'It was a case which was properly brought, properly defended and properly tried,' Detective Inspector Martin Parsons, who headed the inquiry, said. A spokeswoman for the Crown Prosecution Service said that, in the circumstances: 'We had no choice.'
The boy - the youngest person to face trial in Britain accused of rape - smiled with relief as magistrates at Newport, Isle of Wight, returned their verdict. The boy who, like the girl, was 12 at the time of the alleged offence last November, denied raping her at Cowes, but did not give evidence.
The girl had tearfully given evidence to the youth court through a video link in a side-room. She said the boy had told her he wanted to have sex and then forced himself upon her. The court was told the boy was 4ft 11in and the girl 5ft 3in.
Richard Price, for the boy, told the court: 'The forensic evidence does not support an assertion of sexual intercourse, let alone without the girl's consent. It would be difficult for the smaller boy to hold down the larger girl with her trousers down, and it would have required a degree of co-operation and not resistance on her part.'
Mr Price had accused the girl of being a willing partner who panicked when another boy found her after the incident. Other witnesses said they heard the sound of giggling from the sandpit.
The girl maintained she was raped 'and it hurt'. She told police she did not like the boy much. But she went to the field with him 'because I try to make friends with people and I trust people. Well, I used to. . . '
The boy was the youngest person to be tried for rape since the 1989 Children's Act was changed last September, allowing youngsters under 14 to be accused.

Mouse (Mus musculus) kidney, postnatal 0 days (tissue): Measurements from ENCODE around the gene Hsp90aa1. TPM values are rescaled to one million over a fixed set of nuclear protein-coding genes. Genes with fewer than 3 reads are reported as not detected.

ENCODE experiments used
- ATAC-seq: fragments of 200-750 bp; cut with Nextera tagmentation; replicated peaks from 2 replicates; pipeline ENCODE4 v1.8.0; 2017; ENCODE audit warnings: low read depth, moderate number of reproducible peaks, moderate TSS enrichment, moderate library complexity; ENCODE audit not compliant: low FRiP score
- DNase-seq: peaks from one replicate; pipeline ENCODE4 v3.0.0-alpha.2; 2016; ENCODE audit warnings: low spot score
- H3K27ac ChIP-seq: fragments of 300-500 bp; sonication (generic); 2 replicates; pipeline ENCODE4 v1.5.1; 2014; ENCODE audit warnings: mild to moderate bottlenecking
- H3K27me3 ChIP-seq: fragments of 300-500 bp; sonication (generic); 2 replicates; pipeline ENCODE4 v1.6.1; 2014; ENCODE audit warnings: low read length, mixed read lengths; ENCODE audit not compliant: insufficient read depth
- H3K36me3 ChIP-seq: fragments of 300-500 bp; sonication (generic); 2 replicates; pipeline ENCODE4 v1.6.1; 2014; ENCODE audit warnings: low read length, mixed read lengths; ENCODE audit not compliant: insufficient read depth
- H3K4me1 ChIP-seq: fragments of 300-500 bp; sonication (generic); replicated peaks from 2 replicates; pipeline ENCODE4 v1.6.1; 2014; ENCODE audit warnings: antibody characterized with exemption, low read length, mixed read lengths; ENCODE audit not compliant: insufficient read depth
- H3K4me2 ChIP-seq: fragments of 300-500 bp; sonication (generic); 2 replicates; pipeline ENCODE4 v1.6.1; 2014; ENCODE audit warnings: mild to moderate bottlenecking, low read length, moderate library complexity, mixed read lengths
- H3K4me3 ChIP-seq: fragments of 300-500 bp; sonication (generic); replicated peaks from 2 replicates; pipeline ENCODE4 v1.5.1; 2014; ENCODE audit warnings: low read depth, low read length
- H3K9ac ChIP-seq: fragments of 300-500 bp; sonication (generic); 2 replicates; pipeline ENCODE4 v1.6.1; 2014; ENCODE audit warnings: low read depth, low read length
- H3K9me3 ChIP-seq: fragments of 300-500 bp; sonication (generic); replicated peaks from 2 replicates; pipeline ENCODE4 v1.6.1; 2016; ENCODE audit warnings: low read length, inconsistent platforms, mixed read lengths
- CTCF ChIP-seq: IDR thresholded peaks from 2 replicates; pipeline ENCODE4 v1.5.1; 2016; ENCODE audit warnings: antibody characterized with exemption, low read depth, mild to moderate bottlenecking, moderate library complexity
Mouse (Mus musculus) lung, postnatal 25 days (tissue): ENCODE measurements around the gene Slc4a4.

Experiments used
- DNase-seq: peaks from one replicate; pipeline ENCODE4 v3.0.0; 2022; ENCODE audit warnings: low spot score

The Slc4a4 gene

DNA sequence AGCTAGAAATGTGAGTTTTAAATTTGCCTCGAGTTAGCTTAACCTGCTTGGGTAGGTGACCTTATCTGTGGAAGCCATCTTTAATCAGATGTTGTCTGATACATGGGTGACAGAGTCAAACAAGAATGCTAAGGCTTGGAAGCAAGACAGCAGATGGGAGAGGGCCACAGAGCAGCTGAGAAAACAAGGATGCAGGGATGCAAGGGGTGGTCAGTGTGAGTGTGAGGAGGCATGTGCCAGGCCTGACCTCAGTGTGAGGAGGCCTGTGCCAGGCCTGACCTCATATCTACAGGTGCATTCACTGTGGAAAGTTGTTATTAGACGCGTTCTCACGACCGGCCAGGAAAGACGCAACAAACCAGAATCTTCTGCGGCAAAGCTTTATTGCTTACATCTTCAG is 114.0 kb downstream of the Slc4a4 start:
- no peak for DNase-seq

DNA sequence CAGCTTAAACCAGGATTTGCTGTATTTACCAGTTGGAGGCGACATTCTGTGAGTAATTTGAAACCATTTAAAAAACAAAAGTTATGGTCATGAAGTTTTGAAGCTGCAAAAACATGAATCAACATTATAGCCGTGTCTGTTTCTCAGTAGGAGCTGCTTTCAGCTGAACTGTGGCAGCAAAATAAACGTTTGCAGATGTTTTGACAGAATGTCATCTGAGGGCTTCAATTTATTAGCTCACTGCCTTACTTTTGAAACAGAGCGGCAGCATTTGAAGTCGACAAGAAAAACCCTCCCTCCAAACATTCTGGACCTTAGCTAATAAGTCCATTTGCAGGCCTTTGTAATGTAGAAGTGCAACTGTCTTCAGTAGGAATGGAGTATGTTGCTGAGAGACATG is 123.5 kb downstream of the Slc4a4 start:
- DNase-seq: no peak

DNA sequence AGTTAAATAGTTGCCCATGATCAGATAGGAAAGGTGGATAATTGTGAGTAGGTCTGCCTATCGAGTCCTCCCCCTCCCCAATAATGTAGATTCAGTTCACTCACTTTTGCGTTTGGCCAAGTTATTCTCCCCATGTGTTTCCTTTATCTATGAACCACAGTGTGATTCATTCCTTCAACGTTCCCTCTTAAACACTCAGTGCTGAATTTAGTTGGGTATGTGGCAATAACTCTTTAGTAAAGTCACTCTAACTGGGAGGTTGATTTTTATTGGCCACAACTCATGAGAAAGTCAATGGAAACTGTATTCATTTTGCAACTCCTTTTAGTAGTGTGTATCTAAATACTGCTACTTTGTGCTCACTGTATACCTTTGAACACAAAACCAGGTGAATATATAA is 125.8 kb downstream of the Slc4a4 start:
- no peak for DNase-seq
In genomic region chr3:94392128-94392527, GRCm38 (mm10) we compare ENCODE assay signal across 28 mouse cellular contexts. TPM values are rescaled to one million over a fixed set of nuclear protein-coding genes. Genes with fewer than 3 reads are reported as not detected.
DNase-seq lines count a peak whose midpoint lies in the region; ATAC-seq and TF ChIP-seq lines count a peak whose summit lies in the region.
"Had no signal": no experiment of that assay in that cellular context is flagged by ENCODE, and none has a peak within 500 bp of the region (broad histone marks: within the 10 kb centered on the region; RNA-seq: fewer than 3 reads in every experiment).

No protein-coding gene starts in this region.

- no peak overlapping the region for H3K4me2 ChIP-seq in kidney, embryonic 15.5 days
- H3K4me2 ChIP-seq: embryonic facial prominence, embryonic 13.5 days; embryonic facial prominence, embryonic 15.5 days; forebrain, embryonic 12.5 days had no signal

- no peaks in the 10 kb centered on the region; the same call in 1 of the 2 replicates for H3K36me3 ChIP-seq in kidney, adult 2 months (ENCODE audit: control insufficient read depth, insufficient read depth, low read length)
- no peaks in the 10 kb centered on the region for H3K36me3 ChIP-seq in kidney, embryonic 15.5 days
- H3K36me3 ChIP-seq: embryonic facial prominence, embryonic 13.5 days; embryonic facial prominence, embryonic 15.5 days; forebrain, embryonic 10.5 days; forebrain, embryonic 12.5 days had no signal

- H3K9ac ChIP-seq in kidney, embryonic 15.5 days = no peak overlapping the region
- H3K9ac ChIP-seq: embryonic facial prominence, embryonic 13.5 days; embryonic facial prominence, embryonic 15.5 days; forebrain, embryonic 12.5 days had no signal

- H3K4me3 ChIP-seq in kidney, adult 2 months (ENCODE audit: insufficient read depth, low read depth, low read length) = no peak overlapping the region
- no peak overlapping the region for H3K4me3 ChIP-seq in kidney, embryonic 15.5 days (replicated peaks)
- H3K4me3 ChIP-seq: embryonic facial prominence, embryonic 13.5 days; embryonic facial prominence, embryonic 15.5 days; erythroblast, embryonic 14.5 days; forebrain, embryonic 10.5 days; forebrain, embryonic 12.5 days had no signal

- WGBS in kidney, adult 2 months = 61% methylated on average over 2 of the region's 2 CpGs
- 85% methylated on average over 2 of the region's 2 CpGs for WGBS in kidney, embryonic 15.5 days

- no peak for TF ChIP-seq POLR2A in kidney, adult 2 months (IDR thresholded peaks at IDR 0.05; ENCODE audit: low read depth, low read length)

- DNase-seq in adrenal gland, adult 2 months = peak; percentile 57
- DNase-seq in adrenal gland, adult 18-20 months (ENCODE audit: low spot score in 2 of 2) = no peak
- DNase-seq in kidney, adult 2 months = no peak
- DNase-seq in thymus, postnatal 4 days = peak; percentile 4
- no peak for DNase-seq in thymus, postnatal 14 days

Before then it was assumed boys under 14 were incapable of intercourse but this was overturned when MPs supported the Tory backbencher Jerry Hayes's Sexual Offences Bill, giving police power to prosecute boys as young as 10.
Det Insp Parsons said afterwards that police would not be reluctant to bring similar prosecutions. 'The defence quite properly raised reasonable doubt, but this was always an emotive issue and I think the Crown Prosecution Service quite rightly put it before the court.'
A CPS spokeswoman said: 'We had a case involving a young girl, alleging that she had been raped. There was the forensic and medical evidence to support her and, at that stage, a boy denying that he had been with the girl . . . We had no choice but to proceed with the case and put the matter to the court.'
The girl's father said: 'We are all numbed and shocked at the verdict, but we are doing our best to come to terms with it.'
The boy's solicitor, John Matthews, said in a statement: 'The family would like to say that they are relieved that their ordeal has come to an end. They very much regret that two young children have had to go through such a process.'
Isle of Wight education and social services authorities said after the trial that the boy now attended another school on the island, while the girl was still at the same school.
It was hoped that 'all efforts can be made to enable both of these young people to move on, into their teenage years and adolescence, without too negative an impact from what will have been a distressing experience for both of them'.Reuse content